Training Needs Analysis – A First Step
If you think you might need a training program for your sales force, the first step is to conduct a needs analysis. A thorough needs analysis will take some time and effort, but the below matrix would be a good start to do a “quick and dirty” analysis on your own. Assuming that there is an employee performance issue that you are trying to address, this tool will help you pinpoint the cause:
Rate your employees (1-10) on these two factors:
- Does the employee have adequate job knowledge?
- Does the employee have the proper attitude (desire) to perform the job?
A. Suppose an employee that has the knowledge or skills required to successfully do the job, but not the desire or interest. This employee would fall in the upper left quadrant. The problem is Motivation. Job training is not indicated.
B. If for example, the employee appears to know their job and also have a good attitude and desire to perform, the issue would fall in the upper right quadrant. This indicates a Resources or Environment issue. Something is preventing them from delivering the desired performance.
C. On the other hand, if the employee has neither the knowledge to do the job, nor the desire to perform then your issue is in the lower left quadrant. You have a problem with the Selection of this employee, and you may have the wrong employee for this job.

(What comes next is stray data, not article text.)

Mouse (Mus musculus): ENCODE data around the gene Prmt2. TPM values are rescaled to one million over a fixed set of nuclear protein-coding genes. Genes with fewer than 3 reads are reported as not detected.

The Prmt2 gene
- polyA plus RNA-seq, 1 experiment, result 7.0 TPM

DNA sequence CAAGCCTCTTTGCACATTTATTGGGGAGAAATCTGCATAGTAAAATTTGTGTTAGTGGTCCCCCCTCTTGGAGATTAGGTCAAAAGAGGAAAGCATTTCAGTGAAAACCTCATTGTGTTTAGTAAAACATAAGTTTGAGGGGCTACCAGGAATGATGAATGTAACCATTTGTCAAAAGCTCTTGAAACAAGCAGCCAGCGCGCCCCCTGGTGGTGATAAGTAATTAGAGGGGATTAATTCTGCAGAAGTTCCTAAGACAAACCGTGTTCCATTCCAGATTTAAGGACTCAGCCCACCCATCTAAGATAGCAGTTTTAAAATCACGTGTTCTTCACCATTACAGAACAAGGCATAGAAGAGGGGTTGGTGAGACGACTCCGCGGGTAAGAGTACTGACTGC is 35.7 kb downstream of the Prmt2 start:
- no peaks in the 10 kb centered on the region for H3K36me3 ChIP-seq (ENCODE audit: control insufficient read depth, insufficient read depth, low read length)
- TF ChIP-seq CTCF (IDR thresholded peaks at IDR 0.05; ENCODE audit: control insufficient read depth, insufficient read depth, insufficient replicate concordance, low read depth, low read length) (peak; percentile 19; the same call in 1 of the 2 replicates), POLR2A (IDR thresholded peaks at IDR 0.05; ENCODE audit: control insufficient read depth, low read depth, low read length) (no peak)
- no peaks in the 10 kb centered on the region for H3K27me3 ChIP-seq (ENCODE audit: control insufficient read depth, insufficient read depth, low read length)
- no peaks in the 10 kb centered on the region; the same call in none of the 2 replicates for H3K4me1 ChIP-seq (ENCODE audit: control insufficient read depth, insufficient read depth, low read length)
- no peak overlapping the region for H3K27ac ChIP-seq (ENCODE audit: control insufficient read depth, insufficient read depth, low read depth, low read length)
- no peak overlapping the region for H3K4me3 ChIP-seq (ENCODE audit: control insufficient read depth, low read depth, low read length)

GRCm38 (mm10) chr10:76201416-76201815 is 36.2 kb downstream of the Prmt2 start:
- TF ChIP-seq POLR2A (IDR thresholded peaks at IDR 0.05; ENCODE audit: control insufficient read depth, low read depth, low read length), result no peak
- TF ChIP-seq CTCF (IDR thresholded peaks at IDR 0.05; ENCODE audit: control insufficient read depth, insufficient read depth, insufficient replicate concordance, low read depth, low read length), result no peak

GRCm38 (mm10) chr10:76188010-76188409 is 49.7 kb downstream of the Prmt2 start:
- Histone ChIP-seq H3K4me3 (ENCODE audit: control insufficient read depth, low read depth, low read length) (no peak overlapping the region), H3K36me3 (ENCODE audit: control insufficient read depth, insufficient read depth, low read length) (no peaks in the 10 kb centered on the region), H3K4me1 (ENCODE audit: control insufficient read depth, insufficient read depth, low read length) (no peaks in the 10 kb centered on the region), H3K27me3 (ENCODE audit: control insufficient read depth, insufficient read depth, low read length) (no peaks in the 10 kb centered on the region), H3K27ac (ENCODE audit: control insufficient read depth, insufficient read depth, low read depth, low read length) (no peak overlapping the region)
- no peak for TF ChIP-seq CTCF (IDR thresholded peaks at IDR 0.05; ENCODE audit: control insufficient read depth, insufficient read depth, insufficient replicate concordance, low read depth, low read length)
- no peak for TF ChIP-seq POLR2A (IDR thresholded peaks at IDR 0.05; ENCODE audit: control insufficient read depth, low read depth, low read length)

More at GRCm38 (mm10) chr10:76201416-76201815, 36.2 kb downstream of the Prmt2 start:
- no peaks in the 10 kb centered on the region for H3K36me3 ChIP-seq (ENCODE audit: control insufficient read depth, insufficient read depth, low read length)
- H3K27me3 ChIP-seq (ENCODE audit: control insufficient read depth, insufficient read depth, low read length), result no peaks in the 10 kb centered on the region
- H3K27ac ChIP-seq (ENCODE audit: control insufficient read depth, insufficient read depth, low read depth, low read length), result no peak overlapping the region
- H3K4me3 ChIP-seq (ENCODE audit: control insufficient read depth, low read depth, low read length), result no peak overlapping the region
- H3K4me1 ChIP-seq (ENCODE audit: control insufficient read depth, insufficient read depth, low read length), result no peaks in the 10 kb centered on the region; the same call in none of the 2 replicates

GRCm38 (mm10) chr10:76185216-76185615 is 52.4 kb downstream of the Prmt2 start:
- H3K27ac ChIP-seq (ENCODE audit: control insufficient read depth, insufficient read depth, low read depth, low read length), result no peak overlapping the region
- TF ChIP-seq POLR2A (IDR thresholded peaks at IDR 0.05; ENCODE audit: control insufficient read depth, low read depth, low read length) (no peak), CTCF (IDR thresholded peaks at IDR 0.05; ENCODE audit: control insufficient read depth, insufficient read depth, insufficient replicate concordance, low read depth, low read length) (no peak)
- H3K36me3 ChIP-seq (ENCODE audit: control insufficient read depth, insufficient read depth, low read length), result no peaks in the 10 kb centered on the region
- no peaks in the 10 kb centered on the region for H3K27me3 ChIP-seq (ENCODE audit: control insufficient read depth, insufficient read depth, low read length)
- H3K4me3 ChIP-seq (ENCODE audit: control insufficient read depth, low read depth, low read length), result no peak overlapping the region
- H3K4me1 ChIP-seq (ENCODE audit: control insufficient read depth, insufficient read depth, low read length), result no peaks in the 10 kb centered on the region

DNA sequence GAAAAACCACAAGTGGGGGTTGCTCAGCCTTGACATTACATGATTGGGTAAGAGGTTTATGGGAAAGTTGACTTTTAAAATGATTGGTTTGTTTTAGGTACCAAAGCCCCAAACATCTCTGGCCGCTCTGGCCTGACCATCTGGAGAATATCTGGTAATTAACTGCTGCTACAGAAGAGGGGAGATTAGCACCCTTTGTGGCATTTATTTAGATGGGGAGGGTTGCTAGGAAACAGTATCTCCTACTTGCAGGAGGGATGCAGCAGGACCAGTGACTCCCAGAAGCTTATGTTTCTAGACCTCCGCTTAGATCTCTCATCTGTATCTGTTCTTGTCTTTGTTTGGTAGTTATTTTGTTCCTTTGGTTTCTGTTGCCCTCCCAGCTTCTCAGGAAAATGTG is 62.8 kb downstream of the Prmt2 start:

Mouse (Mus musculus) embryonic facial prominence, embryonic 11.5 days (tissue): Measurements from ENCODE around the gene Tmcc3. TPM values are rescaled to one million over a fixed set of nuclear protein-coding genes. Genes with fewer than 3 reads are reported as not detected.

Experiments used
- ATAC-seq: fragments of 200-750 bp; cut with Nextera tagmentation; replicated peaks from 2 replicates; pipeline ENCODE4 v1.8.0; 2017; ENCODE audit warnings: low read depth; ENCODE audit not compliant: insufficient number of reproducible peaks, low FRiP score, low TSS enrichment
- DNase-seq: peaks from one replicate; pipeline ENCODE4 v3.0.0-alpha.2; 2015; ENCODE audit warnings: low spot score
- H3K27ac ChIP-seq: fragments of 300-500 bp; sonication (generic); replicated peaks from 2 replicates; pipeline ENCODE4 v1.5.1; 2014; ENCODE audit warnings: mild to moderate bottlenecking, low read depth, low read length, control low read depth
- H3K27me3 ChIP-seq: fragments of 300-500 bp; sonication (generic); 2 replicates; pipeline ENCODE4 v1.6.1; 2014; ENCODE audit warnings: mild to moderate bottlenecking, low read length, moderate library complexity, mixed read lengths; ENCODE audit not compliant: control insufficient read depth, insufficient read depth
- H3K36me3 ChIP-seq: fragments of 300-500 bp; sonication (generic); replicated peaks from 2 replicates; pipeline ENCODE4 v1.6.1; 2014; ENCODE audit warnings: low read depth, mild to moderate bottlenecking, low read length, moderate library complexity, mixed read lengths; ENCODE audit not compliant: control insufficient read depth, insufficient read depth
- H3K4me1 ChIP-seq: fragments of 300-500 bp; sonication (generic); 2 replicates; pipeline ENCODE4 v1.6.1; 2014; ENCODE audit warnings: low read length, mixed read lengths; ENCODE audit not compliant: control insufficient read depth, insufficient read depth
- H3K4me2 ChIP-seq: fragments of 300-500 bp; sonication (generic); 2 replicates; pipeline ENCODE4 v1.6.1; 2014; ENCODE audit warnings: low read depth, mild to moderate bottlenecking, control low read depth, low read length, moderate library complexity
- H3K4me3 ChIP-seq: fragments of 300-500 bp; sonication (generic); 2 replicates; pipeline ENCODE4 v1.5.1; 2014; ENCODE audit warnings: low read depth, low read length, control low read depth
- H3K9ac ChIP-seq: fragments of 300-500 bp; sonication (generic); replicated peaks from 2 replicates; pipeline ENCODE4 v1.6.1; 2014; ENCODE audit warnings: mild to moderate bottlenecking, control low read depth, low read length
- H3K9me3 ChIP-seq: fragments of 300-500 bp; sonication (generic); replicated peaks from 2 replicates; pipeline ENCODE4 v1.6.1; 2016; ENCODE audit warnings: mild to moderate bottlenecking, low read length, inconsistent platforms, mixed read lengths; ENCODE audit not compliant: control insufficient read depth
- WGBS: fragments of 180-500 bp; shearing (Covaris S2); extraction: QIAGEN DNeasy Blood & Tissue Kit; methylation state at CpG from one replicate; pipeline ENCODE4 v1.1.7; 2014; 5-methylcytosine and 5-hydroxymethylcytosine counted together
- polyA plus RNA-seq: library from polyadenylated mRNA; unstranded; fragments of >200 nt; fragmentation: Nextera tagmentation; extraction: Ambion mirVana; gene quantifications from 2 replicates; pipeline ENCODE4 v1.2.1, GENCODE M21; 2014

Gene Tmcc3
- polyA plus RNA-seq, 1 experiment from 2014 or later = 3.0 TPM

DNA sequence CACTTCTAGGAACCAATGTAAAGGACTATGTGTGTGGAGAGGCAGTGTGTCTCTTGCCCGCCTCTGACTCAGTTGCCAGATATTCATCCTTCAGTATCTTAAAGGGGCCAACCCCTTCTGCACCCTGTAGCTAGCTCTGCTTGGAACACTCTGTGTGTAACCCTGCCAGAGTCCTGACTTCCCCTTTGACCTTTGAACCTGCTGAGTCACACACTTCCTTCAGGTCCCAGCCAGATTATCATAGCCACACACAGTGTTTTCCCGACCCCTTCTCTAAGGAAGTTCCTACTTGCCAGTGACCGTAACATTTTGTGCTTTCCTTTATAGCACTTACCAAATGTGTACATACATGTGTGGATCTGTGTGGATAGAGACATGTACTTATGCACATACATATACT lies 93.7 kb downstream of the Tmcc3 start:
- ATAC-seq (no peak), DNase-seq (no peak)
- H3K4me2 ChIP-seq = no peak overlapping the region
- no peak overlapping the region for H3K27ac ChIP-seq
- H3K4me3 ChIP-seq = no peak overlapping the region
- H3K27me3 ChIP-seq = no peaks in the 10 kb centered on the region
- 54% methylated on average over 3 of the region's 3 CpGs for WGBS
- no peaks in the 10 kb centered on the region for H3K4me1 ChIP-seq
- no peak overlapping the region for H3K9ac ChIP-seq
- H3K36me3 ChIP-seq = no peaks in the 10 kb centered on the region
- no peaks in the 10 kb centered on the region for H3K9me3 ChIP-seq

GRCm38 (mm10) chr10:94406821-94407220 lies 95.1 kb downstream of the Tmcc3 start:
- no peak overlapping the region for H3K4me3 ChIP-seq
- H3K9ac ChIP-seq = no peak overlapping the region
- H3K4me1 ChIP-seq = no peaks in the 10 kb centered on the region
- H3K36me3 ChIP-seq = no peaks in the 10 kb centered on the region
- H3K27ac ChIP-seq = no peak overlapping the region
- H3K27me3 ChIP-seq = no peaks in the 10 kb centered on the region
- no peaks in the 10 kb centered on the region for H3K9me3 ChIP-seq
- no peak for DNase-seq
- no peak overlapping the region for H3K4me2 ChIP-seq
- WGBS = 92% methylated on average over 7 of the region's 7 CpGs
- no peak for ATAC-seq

D. Finally, if the employee shows interest and desire but just don't have the knowledge or skills necessary to succeed, then this places your problem in the lower right quadrant indicating that a Training solution would be appropriate.
So we see that performance issues are not necessarily solved with training, but might instead call for a motivation solution, additional resources of some kind or a change in the external environment, or in certain circumstances replacement of the employee.
In our next blog we'll focus on setting training objectives.
For a free training needs assessment contact Art Johnson at firstname.lastname@example.org or 480 249-4128.